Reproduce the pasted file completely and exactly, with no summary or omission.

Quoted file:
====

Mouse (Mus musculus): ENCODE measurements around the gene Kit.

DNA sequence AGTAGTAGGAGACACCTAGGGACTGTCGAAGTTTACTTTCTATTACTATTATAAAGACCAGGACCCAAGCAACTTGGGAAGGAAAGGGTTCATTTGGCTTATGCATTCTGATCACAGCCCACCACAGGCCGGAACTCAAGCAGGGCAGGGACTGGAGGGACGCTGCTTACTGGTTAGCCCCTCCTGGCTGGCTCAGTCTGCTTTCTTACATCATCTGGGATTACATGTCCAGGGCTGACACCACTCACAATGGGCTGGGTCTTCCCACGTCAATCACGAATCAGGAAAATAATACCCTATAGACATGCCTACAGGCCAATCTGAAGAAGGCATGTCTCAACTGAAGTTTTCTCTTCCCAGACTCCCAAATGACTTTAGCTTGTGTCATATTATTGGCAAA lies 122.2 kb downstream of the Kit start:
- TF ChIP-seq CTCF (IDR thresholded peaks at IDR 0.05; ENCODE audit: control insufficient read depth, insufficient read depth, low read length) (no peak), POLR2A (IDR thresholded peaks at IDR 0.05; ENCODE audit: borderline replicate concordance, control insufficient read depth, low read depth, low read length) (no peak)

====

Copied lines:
Mouse (Mus musculus): ENCODE measurements around the gene Kit.

DNA sequence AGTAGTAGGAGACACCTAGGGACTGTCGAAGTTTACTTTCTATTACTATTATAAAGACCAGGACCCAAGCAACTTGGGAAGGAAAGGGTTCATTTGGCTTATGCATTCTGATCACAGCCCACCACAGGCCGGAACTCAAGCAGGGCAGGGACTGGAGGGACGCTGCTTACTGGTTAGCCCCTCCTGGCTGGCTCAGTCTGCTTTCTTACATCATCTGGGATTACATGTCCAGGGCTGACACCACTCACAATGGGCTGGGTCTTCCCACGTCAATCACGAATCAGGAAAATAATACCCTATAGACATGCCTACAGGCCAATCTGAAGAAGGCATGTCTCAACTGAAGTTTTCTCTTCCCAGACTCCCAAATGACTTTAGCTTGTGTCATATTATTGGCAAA lies 122.2 kb downstream of the Kit start:
- TF ChIP-seq CTCF (IDR thresholded peaks at IDR 0.05; ENCODE audit: control insufficient read depth, insufficient read depth, low read length) (no peak), POLR2A (IDR thresholded peaks at IDR 0.05; ENCODE audit: borderline replicate concordance, control insufficient read depth, low read depth, low read length) (no peak)